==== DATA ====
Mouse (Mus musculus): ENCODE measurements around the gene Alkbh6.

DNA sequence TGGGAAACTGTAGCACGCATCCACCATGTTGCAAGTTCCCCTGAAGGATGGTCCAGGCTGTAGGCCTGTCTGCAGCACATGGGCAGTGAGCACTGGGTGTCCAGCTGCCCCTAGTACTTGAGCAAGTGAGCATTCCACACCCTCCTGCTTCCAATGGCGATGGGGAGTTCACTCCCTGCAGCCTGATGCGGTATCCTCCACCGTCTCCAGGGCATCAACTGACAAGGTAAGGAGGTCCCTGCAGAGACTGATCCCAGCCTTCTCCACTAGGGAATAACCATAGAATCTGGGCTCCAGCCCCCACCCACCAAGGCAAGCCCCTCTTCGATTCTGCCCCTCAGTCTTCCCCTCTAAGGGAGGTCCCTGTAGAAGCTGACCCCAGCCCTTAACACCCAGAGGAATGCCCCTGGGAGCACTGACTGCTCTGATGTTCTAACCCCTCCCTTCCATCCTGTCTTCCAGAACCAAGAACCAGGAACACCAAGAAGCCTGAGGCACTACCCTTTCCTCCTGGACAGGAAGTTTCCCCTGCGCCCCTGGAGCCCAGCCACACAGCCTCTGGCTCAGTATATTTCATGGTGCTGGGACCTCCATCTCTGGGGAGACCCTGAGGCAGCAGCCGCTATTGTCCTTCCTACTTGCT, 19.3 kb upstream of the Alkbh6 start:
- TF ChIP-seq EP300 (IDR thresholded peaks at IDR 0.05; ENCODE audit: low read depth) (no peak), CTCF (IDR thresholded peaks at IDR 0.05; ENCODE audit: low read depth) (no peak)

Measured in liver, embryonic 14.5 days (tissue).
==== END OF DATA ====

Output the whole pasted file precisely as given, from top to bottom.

Mouse (Mus musculus): ENCODE measurements around the gene Alkbh6.

DNA sequence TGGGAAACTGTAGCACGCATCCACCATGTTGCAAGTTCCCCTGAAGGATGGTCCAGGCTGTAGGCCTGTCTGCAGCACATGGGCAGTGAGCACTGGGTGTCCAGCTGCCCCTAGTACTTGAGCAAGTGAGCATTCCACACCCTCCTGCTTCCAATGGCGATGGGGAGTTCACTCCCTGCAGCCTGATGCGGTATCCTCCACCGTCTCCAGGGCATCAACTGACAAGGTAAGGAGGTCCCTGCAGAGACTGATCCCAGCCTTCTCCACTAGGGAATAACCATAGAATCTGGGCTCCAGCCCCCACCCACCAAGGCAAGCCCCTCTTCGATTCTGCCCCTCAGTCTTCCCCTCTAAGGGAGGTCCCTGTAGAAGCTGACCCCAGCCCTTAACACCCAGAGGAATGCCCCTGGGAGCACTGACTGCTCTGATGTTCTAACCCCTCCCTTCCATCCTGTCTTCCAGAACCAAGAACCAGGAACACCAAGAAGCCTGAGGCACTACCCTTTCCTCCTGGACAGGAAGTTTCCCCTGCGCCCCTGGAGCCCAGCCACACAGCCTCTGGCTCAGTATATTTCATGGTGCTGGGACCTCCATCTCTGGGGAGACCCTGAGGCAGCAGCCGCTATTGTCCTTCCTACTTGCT, 19.3 kb upstream of the Alkbh6 start:
- TF ChIP-seq EP300 (IDR thresholded peaks at IDR 0.05; ENCODE audit: low read depth) (no peak), CTCF (IDR thresholded peaks at IDR 0.05; ENCODE audit: low read depth) (no peak)

Measured in liver, embryonic 14.5 days (tissue).